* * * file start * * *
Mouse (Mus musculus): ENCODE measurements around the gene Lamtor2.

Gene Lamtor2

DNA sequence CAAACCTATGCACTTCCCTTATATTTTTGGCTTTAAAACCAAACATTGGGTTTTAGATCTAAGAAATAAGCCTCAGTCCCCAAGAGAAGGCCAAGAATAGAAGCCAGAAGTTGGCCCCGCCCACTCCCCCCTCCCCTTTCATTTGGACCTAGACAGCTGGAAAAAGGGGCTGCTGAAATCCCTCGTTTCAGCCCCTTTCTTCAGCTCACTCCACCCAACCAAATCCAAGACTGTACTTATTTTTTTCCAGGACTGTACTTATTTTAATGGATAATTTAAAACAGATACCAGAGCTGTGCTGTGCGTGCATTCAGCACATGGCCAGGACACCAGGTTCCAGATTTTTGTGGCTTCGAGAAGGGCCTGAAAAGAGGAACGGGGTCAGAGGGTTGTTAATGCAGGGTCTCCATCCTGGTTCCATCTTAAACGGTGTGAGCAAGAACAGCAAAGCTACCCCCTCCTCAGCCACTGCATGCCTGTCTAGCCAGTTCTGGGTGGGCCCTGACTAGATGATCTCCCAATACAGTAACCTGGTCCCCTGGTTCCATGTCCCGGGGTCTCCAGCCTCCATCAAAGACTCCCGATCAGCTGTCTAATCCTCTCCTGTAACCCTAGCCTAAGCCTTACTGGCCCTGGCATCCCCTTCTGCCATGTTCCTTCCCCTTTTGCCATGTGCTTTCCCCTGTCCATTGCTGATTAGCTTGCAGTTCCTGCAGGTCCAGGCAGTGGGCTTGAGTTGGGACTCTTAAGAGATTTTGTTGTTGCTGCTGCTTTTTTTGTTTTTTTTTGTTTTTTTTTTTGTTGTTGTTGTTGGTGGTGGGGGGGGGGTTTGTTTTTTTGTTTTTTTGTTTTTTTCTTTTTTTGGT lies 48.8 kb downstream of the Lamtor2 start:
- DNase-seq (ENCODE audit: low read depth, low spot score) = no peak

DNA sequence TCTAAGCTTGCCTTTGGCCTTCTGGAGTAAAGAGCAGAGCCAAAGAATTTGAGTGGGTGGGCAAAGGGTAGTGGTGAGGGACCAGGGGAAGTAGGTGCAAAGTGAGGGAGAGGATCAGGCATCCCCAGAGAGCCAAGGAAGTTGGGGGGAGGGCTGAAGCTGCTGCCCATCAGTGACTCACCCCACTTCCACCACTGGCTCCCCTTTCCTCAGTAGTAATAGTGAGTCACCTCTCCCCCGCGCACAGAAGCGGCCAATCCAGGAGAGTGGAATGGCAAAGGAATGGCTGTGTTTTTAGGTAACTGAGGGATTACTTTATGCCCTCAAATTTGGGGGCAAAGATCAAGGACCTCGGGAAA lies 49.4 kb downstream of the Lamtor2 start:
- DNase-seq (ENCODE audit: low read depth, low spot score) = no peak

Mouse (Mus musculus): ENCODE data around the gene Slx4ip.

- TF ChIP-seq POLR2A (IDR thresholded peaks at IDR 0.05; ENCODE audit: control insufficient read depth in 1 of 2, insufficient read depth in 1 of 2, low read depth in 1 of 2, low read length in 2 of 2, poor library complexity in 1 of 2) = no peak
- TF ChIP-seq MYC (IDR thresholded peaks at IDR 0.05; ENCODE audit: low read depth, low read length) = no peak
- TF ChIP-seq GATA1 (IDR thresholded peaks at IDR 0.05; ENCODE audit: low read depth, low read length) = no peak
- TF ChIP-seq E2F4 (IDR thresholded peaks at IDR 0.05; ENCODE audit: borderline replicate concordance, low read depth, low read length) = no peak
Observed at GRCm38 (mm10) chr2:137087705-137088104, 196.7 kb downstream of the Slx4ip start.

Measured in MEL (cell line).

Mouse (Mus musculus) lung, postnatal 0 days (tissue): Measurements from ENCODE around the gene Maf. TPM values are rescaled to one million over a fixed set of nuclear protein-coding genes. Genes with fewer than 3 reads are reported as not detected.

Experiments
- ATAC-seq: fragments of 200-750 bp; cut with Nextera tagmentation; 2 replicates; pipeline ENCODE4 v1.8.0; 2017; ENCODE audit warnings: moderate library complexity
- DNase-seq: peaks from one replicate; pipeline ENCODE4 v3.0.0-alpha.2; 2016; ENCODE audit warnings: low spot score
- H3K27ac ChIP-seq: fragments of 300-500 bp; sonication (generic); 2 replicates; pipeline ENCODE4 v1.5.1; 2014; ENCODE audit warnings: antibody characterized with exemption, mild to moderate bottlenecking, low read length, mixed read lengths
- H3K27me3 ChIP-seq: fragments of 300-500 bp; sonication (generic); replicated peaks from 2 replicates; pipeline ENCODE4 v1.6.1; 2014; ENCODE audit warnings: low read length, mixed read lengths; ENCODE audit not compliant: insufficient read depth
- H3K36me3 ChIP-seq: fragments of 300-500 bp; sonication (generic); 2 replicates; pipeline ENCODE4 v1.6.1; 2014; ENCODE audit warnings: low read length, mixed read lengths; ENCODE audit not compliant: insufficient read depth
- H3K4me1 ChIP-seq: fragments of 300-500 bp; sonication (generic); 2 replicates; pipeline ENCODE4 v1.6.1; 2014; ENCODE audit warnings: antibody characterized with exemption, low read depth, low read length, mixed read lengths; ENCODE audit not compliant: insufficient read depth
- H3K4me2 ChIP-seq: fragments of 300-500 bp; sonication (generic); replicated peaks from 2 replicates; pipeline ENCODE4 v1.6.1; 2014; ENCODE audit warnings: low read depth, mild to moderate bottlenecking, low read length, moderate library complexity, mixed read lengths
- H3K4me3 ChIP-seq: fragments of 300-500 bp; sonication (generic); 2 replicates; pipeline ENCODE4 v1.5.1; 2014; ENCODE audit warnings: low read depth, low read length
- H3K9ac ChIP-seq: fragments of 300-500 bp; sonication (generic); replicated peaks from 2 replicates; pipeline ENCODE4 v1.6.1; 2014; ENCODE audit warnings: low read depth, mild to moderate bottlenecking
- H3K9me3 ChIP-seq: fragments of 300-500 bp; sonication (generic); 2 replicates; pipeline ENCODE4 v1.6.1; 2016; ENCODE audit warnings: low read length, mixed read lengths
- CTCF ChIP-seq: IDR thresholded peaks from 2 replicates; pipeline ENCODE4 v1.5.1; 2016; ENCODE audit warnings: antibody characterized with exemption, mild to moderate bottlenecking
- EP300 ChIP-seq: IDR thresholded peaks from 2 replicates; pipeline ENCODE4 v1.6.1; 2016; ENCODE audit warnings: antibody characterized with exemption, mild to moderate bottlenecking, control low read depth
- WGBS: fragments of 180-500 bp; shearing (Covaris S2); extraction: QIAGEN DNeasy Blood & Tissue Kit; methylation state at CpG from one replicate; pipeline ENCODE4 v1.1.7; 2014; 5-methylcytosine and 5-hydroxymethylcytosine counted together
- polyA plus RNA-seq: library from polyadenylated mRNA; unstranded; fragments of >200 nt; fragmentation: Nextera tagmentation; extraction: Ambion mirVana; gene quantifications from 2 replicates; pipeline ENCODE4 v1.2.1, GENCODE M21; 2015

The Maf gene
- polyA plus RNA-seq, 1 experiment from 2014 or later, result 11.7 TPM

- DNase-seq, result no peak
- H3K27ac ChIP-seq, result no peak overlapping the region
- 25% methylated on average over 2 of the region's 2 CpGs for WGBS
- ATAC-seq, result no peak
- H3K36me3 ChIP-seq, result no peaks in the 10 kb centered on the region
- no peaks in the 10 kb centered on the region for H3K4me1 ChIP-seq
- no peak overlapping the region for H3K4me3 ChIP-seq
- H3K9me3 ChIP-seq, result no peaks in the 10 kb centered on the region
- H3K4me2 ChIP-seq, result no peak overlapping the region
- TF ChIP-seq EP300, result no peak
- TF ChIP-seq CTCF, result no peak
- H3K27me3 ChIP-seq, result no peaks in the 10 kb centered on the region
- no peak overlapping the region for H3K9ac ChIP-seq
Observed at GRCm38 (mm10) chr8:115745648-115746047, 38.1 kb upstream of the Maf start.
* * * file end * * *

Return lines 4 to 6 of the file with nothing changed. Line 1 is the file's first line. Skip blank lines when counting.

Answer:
- DNase-seq (ENCODE audit: low read depth, low spot score) = no peak

DNA sequence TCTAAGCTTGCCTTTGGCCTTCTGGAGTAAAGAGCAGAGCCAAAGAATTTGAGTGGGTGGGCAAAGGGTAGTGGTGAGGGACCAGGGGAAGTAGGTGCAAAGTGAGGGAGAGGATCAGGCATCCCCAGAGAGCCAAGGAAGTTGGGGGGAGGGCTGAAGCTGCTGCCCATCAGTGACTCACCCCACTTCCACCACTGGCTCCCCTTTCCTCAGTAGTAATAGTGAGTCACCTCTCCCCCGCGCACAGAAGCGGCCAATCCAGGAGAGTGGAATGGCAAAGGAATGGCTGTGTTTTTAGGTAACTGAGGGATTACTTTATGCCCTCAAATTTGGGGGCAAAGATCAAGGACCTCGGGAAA lies 49.4 kb downstream of the Lamtor2 start:
- DNase-seq (ENCODE audit: low read depth, low spot score) = no peak